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Nanobiotechnology: Seeding the seeds

November 5, 2009
biotech

Carbon nanotubes find an unusual use as fertilisers

MANURE, compost and ash were used as fertilisers for centuries before the 1800s, but people did not understand how they worked until the science of chemistry was developed in the 19th century and it became clear that they supply plants with nitrogen, phosphorus and potassium. Today, something similar may be happening with a different sort of fertiliser altogether. For reasons that are not yet entirely clear, it looks as though exposing seeds to carbon nanotubes before they germinate makes the seedlings that subsequently sprout grow faster and larger.

A carbon nanotube is, as its name suggests, a tiny cylinder of carbon atoms. Such tubes have been proposed for all sorts of fancy uses, particularly in electronics, but they and other nanoparticles (so called because their dimensions are measured in nanometres, or billionths of a metre) have also been objects of concern. The fear is that if they became ubiquitous, they might damage living creatures, people included, by interfering with the way cells work. …

Surgery Museum Makes You Grateful for Modern Healthcare

November 2, 2009
biotech

Old hemorrhoid tools, trepanation devices and bone saws. Your comfy, reclining dentist’s chair doesn’t look so bad anymore.



Shattering Myths About Squalene in Vaccines

October 29, 2009
biotech

Fears about the adjuvant squalene and myths about its link to Gulf War Syndrome have kept some from getting their H1N1 vaccines. But the real truth is the substance is simply not present in any vaccine administered in the United States.




Wired Readers Respond to ‘Epidemic of Fear’

October 29, 2009
biotech

Wired receives more reader responses to “An Epidemic of Fear” than any other story in memory. Writer Amy Wallace responds to the hundreds of messages (470 and counting) that weigh in on the issues.



DIY Botox: Site Offers Injectable Drug Without Prescription (With How-To Video)

October 27, 2009
biotech

Give yourself a Botox treatment? Wired.com looks into a site that seems to offer clients the drugs and tutorials to do just that. Video how-to demos show how to inject the drug, derived from botulinum toxin, into one’s own face.




Timeline Covers Decade of Vaccine Panic

October 26, 2009
biotech

Learning about the autism-and-vaccines issue has been likened to becoming an expert on the Israeli-Palestinian conflict. Here’s a 14-point chronology of recent events to get you started.




DIY Laser Market Exploding, Cosmetic Surgeons Vexed

October 23, 2009
biotech

The market for at-home laser hair removers and other cosmetic devices is growing by leaps and bounds. It’s DIY body modification gone mainstream.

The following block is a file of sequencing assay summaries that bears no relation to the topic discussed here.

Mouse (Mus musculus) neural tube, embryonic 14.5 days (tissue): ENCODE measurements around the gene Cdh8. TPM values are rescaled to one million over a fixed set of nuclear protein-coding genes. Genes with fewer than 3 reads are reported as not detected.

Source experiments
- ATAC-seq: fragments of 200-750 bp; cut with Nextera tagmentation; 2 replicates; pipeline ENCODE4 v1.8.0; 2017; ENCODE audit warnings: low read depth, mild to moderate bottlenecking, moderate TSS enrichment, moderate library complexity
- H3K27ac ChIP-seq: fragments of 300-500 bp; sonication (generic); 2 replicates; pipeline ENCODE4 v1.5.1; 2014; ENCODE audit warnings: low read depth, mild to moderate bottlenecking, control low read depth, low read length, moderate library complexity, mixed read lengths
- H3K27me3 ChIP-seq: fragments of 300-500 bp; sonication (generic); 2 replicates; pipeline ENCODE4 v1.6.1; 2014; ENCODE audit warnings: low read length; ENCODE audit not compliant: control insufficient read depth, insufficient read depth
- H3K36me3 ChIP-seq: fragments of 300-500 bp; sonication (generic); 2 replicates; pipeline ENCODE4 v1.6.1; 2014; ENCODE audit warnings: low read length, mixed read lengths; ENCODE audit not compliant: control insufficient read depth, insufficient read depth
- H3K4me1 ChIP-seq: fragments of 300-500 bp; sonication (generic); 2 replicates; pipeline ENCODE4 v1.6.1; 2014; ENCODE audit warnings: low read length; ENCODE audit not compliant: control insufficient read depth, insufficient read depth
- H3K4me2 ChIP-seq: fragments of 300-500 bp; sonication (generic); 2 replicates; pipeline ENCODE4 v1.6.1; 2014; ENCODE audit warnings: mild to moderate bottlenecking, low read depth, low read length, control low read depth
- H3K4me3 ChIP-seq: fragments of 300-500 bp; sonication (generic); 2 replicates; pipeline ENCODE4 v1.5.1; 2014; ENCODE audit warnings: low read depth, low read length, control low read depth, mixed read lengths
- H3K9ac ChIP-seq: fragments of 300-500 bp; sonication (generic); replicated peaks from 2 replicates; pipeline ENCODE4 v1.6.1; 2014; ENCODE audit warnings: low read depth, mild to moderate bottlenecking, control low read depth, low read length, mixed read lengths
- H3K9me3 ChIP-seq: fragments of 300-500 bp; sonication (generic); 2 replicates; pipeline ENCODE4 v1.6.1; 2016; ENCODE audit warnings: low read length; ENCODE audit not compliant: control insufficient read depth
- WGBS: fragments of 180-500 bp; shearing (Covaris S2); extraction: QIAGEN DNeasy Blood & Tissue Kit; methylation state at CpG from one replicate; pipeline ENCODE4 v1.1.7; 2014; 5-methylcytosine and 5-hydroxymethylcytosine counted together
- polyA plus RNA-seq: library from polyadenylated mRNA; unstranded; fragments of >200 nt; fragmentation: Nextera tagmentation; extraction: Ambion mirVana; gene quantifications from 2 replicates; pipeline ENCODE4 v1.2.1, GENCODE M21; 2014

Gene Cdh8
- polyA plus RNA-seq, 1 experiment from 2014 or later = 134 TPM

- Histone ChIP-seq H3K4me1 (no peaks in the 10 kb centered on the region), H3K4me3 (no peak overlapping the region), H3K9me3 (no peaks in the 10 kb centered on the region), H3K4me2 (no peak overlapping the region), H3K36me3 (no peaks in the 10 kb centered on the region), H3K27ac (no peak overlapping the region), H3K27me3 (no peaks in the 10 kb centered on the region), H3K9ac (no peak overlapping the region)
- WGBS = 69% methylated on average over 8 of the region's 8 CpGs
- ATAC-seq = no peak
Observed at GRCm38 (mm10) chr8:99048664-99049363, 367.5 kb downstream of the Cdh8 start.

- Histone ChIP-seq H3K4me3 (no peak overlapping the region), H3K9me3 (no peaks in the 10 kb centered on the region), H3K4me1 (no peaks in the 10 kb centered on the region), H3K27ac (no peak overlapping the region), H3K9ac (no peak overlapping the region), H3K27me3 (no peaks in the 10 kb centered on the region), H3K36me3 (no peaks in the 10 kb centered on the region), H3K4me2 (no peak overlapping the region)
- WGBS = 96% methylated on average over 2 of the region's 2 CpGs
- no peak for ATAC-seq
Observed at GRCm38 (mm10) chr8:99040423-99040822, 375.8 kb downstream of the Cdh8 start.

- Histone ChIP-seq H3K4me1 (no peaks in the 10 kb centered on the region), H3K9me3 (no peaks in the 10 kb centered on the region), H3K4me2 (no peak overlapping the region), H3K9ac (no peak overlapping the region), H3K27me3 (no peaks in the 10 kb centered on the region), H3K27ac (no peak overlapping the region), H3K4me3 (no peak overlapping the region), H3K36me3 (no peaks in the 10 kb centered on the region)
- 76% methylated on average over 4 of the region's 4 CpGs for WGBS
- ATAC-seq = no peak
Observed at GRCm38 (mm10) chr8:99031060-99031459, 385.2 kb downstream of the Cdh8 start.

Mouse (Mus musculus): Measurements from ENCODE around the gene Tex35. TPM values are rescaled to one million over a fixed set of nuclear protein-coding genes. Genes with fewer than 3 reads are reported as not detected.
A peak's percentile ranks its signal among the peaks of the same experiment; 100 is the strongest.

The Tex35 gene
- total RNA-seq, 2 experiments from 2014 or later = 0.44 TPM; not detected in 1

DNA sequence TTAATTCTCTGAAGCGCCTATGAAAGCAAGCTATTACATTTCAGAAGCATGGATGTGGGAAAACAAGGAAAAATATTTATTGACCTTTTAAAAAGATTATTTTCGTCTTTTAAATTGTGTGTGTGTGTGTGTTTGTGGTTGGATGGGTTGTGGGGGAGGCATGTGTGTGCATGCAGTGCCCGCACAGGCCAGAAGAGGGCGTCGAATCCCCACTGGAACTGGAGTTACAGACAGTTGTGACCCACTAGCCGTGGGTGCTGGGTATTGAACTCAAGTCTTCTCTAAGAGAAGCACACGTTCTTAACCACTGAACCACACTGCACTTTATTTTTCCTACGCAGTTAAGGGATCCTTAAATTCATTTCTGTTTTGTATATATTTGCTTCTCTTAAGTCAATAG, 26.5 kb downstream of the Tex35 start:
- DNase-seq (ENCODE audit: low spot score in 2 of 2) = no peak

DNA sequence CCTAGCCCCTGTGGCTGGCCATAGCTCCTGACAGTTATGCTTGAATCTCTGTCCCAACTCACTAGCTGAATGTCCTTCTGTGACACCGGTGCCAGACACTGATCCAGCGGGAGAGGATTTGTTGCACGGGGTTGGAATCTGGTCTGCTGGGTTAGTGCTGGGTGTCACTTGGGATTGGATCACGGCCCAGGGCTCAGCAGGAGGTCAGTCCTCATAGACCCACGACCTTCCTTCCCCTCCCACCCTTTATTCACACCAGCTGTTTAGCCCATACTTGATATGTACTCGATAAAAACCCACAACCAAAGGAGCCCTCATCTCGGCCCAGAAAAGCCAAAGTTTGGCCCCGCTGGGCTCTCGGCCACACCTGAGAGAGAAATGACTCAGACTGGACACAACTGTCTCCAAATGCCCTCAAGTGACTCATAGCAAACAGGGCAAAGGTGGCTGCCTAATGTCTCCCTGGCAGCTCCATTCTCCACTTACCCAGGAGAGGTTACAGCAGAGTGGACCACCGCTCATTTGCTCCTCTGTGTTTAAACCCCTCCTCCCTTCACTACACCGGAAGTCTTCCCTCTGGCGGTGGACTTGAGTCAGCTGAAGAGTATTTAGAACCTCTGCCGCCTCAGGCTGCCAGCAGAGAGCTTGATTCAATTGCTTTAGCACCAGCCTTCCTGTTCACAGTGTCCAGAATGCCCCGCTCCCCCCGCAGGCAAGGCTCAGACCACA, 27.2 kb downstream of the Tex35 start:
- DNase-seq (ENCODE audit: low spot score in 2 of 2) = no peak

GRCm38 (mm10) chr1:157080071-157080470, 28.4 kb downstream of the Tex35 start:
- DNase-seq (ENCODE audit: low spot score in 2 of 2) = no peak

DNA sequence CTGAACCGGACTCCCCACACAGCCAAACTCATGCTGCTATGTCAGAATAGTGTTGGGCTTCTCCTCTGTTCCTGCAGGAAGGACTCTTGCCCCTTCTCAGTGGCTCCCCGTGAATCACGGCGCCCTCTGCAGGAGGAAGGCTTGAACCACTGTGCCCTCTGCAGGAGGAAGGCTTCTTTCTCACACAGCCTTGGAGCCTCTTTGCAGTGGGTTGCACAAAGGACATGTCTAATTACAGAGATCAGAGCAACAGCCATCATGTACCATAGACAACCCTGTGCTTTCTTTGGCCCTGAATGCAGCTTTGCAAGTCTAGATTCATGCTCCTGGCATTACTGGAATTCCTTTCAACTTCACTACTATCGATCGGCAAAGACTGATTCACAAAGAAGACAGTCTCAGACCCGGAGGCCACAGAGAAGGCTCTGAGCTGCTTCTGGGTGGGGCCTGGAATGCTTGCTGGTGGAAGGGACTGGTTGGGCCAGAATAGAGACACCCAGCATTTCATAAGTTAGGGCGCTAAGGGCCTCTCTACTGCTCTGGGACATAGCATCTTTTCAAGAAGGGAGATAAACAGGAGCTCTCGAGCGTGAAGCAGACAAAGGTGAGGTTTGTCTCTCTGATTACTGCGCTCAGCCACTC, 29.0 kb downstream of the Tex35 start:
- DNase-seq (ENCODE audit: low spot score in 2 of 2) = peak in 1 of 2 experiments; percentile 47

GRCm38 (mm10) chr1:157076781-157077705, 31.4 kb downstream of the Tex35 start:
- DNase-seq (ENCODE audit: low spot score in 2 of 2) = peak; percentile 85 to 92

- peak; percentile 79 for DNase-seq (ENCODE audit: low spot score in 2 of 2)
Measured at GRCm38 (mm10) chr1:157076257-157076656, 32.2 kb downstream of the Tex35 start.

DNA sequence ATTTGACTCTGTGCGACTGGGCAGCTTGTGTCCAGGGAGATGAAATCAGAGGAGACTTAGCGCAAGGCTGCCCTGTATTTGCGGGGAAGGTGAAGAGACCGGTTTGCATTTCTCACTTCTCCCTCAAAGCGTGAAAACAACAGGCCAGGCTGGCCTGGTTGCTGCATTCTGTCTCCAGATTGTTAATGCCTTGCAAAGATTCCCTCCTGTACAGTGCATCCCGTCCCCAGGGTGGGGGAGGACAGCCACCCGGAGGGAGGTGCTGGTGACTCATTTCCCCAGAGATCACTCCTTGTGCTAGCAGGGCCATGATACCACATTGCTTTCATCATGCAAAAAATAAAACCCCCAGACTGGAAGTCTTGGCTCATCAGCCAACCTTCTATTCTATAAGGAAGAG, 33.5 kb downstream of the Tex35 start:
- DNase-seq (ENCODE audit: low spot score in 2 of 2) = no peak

Task Force on the Study of Biotech Competitiveness

October 20, 2009
biotech

Earlier today, Gov. Charlie Crist released the final report and recommendations from the state’s Task Force on the Study of …Click Here to Read More


The Misinformants: Prominent Voices in the Anti-Vaccine Crusade

October 19, 2009
biotech

From Jim Carrey and Jenny McCarthy to Robert F. Kennedy Jr. and Joe Lieberman, well-known figures wield their celebrity power to speak out against vaccines.




The rise of epigenomics: Methylated spirits

October 15, 2009
biotech

The human genome gets more and more complicated

IT WAS, James Watson claimed, something even a monkey could do. Sequencing the human genome, that is. In truth, Dr Watson, co-discoverer of the double-helical structure of DNA back in the 1950s, had a point. Though a technical tour-de-force, the Human Genome Project was actually the sum of millions of small, repetitive actions by cleverly programmed robots. When it was complete, so the story went, humanity’s genes—the DNA code for all human proteins—would be laid bare and all would be light.

It didn’t quite work out like that. Knowing the protein-coding genes has been useful. It has provided a lexicon of proteins, including many previously unknown ones. What is needed, though, is a proper dictionary—an explanation of what the proteins mean as well as what they are. For that, you need to know how the genes’ activities are regulated in the 220 or so different types of cell a human body is made from. And that is the purpose of the American government’s Roadmap Epigenome Programme, results from which are published this week in Nature by Ryan Lister and Mattia Pelizzola of the Salk Institute in California, and their colleagues. …